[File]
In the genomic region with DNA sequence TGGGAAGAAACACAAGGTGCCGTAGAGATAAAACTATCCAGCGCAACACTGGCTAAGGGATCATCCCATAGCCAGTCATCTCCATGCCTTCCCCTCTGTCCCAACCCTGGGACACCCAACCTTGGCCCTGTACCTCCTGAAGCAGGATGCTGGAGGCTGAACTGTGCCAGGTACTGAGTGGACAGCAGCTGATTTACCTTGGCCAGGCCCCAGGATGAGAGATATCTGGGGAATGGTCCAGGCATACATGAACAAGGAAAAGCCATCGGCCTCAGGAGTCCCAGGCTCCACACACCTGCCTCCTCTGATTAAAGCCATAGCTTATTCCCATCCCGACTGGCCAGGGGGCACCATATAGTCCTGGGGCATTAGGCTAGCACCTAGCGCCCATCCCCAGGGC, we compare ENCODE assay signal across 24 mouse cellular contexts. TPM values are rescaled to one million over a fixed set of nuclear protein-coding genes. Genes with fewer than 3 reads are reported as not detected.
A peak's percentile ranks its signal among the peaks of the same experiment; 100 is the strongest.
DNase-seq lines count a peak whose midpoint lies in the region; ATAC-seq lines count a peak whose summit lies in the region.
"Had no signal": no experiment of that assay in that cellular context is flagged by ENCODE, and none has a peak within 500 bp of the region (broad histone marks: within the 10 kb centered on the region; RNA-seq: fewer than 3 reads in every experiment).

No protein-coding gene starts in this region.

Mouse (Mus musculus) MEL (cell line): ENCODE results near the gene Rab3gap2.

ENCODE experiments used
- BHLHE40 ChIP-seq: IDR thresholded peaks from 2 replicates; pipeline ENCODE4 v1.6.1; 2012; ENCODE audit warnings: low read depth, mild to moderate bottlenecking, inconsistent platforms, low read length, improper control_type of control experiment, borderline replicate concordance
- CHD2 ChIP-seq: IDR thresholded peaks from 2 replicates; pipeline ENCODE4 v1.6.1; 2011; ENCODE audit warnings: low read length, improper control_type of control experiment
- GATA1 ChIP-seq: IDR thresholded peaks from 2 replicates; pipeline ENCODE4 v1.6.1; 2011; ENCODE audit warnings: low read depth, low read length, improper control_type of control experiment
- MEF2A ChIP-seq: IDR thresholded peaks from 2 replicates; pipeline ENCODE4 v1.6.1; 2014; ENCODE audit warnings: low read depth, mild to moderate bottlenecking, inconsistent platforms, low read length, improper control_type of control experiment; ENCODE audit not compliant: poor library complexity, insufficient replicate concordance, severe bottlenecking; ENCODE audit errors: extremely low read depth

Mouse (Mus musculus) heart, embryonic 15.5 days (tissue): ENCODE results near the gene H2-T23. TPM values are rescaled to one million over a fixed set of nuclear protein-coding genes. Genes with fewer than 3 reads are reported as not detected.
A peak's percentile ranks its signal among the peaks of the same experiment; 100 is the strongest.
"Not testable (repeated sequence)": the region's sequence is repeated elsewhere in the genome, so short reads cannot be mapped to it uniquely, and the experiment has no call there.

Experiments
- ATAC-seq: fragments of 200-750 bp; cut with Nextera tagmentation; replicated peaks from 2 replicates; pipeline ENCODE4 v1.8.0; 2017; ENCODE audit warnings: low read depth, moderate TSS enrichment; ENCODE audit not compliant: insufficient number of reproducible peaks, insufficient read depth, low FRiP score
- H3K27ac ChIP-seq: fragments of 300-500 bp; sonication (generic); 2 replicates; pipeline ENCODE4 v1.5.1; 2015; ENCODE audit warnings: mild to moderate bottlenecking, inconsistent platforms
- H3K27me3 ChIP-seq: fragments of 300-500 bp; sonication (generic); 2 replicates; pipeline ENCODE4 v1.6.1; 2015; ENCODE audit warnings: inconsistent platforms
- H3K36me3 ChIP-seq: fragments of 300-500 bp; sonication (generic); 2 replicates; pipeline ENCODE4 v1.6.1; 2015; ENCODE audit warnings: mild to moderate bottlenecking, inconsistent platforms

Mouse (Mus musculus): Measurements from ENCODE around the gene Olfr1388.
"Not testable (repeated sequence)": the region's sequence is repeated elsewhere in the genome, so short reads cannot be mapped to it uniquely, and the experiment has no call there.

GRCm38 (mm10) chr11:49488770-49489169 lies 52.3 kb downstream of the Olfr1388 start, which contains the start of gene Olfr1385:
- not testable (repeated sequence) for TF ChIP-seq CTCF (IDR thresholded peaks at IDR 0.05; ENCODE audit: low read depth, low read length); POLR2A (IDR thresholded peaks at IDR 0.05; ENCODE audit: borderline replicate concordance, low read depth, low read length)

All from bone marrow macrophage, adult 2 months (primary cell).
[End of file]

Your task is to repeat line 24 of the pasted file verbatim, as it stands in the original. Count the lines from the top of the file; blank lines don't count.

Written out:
All from bone marrow macrophage, adult 2 months (primary cell).